"We're not the only ones in the country having to do this," says Alabama Speaker of the House Mike Hubbard.
It's no secret, earnings for the Retirement Systems of Alabama's largest fund--The Teachers' Retirement System--aren't meeting the national average.
House Speaker Mike Hubbard admits the same thing is happening in many states right now.
But at a time when money is tight and the RSA is relying on the state budget to fund some employee retirement payouts, Hubbard wonders if this is the best method.
"[When] we're having to take a billion dollars out of the budget and give it to the Retirement Systems [that] indicates there's an issue," says Hubbard.
Fund managers at the RSA say it's not uncommon for the state to contribute and that they've done it for years. They acknowledge the struggling stock market has hurt some investments. Speaker Hubbard believes changes need to be made to the RSA because of it. He says 30 other states have already passed legislation reforming state run retirement systems.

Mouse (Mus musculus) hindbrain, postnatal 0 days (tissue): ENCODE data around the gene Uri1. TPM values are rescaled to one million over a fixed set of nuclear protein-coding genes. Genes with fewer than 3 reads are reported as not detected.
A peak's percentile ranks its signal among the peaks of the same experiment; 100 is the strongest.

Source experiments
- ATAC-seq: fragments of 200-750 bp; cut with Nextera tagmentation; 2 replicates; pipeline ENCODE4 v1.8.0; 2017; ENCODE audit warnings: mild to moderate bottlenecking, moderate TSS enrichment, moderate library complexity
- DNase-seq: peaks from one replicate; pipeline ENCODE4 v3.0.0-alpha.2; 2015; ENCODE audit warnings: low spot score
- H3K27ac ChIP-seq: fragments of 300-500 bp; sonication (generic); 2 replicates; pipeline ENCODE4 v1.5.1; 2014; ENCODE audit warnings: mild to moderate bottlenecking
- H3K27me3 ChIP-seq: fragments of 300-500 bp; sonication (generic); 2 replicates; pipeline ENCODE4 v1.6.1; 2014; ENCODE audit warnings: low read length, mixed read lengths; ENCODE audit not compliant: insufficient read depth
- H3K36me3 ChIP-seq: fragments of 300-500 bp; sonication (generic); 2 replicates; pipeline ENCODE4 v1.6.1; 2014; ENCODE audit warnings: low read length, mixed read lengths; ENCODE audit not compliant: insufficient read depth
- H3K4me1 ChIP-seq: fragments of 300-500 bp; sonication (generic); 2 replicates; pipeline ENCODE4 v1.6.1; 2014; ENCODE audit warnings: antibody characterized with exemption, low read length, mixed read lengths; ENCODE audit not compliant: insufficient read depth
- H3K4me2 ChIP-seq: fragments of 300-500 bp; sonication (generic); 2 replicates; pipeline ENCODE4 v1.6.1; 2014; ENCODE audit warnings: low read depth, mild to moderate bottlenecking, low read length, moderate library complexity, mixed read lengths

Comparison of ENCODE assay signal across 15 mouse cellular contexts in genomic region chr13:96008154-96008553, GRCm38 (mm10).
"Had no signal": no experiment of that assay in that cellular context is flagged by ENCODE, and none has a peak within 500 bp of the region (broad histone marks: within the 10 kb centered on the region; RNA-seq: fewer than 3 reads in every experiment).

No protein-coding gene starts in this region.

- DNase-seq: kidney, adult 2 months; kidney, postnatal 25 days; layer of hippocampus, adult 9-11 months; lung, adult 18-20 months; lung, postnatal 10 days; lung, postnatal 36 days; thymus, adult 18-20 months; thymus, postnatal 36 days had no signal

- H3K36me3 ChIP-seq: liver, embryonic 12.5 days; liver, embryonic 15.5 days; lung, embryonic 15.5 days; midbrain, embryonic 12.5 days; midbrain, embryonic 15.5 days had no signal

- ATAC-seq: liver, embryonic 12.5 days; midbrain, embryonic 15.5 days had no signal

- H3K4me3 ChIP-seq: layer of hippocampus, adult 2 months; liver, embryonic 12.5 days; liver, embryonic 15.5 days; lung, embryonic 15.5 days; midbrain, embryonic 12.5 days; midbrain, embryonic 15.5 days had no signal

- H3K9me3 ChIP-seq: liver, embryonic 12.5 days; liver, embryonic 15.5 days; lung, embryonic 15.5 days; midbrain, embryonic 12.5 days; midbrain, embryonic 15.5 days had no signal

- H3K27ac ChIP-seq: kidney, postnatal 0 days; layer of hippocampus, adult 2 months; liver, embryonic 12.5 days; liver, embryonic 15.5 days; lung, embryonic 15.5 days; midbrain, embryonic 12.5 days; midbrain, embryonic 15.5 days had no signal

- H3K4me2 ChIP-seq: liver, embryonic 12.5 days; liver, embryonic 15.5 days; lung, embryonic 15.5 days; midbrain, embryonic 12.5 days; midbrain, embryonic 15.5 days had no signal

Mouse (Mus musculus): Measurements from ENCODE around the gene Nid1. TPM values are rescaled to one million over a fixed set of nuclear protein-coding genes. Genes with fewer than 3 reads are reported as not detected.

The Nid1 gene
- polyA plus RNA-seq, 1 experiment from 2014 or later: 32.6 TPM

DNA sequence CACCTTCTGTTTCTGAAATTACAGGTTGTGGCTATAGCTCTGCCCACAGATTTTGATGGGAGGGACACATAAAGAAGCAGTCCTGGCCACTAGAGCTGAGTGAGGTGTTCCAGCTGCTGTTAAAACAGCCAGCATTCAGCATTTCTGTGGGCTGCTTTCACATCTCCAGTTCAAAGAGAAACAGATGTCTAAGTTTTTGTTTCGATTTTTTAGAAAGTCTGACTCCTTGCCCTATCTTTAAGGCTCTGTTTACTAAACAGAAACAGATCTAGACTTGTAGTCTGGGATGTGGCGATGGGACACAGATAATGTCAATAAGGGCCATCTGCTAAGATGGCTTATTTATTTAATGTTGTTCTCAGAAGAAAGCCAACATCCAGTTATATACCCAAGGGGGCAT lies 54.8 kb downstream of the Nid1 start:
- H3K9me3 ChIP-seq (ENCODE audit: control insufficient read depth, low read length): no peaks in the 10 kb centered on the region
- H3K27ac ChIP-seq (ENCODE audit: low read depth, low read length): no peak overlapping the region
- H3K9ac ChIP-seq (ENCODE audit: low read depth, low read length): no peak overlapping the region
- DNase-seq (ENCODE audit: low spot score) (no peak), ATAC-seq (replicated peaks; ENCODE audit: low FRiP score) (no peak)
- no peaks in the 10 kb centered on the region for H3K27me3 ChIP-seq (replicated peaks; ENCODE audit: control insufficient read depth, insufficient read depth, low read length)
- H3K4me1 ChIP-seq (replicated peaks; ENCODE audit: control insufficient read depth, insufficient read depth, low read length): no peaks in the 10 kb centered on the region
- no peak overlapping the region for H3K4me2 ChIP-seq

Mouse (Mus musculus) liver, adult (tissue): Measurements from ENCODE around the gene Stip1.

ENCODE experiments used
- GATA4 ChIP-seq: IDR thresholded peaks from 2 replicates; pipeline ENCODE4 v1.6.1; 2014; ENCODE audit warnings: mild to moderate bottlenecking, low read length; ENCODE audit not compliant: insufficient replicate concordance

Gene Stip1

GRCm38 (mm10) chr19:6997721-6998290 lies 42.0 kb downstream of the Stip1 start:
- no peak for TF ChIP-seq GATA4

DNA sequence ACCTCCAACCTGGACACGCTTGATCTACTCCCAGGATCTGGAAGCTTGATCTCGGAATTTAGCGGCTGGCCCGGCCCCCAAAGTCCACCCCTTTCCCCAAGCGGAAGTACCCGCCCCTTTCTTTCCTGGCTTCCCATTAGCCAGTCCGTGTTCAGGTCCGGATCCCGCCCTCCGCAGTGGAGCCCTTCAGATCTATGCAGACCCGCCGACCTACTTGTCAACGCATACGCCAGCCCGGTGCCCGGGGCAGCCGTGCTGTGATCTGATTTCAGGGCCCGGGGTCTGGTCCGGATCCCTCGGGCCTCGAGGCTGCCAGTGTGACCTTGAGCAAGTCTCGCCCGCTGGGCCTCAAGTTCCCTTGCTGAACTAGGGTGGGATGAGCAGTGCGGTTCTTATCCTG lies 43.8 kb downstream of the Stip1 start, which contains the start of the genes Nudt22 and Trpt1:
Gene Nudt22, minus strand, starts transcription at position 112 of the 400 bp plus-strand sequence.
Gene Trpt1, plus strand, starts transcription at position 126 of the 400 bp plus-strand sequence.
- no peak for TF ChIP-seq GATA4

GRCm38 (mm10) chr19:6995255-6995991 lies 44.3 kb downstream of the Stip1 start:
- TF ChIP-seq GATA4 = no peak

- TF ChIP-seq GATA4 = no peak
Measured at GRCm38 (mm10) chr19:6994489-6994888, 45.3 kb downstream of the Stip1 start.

"We're doing what we have to do to make sure it's actuarially sound and that the retirees who are depending on that don't have anything to fear," adds Hubbard.
A recent statement from the RSA indicates they're also doing what they can to remedy the problem.
"We have asked our (RSA) actuary to value a host of different proposals that will allow for changes to the system from top to bottom in an effort to determine cost savings," says RSA spokesman Mark Reynolds.
Hubbard says he is working closely with RSA Chief Executive David Bronner on possible changes. He says legislation is likely to be introduced in the upcoming legislative session to address the issues.
According to officials in the non-partisan Legislative Fiscal Office, the state's contribution to the RSA is projected to increase to about $878-million dollars--that's up $90-million dollars from this year.
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